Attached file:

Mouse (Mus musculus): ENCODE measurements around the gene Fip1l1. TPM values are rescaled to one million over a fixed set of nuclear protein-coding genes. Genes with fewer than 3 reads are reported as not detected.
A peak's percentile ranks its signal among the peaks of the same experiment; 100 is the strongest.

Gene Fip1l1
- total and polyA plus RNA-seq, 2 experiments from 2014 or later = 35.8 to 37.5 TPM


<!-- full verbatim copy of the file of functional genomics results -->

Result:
Mouse (Mus musculus): ENCODE measurements around the gene Fip1l1. TPM values are rescaled to one million over a fixed set of nuclear protein-coding genes. Genes with fewer than 3 reads are reported as not detected.
A peak's percentile ranks its signal among the peaks of the same experiment; 100 is the strongest.

Gene Fip1l1
- total and polyA plus RNA-seq, 2 experiments from 2014 or later = 35.8 to 37.5 TPM